Last week, Megan and I started ripping the basement insulation out. I defy you to think of a more fun way to spend a Friday night. Since we decided we’d insulate the space with spray foam, the existing pink stuff needed to come down. So, as soon as the boy was put to bed, like the young madly-in-love couple we are, Megan and I donned protective gloves and masks and, together, stripped the pink insulation from the walls.

There’s something deeply satisfying knowing your wife is willing to wade into the muck (or insulation, as it were) and get her hands dirty. She ripped. She tore. She even grabbed a crowbar at one point and started smashing things. It was strangely arousing; definitely a sight….

I, on the other hand, didn’t exactly enjoy my time down there. Which brings us to…

WORMALD SAFETY TIP #1: BAT insulation sticks to you and is itchy as hell. It can also cut unprotected skin. Cover yourself, head to toe, to help prevent it sticking to and cutting your person. Further, the only way to get the fine insulation particulate off is to scrub yourself raw in a cold shower. This, it turns out, hurts like a b*tch when you also have to scrub away the particulate that’s festering in all the many wounds you unknowingly have festooning your body. A high R-value in your basement makes economic sense, just be willing to bleed for it.

The added bonus of removing all this insulation is that it enabled me to revisit The Vaughan dump again. Londoners will be happy to learn that they’ll soon receive two Chevy Equinox-loads of used BAT insulation. It’s comforting to know that the good people of London are willing to defile and tarnish their environment so that we, the thankless people of The Vaughan, can keep ours free of unwanted and unsightly trash. That they’re willing to blight their community to keep our endless urban sprawl clean is commendable.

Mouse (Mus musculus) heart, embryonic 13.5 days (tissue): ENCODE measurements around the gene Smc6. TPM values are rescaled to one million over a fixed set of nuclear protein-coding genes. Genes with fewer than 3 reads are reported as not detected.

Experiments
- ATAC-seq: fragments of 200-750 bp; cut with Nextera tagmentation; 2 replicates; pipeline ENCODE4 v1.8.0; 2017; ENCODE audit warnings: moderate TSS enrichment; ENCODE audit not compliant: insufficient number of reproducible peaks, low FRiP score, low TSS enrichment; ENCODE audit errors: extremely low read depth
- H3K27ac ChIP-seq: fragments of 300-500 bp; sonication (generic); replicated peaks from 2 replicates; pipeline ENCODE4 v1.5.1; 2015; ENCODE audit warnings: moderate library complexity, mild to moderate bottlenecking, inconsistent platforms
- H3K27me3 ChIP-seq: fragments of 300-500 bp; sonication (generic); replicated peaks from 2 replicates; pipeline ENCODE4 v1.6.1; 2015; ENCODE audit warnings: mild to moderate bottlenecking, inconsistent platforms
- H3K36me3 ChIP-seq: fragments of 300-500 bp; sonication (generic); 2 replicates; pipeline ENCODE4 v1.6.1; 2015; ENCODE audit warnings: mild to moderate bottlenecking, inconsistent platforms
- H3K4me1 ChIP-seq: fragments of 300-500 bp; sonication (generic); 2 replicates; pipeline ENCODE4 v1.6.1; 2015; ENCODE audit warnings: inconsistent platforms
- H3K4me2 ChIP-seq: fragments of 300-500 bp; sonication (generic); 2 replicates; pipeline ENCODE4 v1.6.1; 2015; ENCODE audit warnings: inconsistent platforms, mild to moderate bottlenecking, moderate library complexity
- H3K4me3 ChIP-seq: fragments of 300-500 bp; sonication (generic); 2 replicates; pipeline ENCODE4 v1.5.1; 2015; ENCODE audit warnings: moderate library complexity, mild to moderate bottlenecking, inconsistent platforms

Fortunately, I haven’t spent every waking moment hauling garbage or ripping insulation whilst waiting for my permits. Nope, far from it. In fact, I’ve actually spent a great deal of my free time purchasing highly-dangerous power tools.

Once The Vaughan gave me the go-ahead on my nail specs (click HERE for the sordid back story), I went and bought me a framing nailer. Rather than having to manually swing a hammer like a sucker, I now have a pneumatically-powered nail gun to do much of the work for me. I can now harness 90 to 120 psi to instantly propel nails into wood. Forgetting for a moment the possibility I might sustain some sort of trigger-finger carpel-tunnel injury, I’ve vastly decreased the likelihood that I’ll break my thumb with an errant hammer swing. (That’s good!) I would be remiss if I didn’t acknowledge that there are those, hippies mainly, that would say I have, coincidentally, also increased the possibility of firing a nail into myself. (That’s bad!) Their pansy-ness aside, let me distract you from such unfortunateness by regaling you with the abject cool-ness of my next purchase….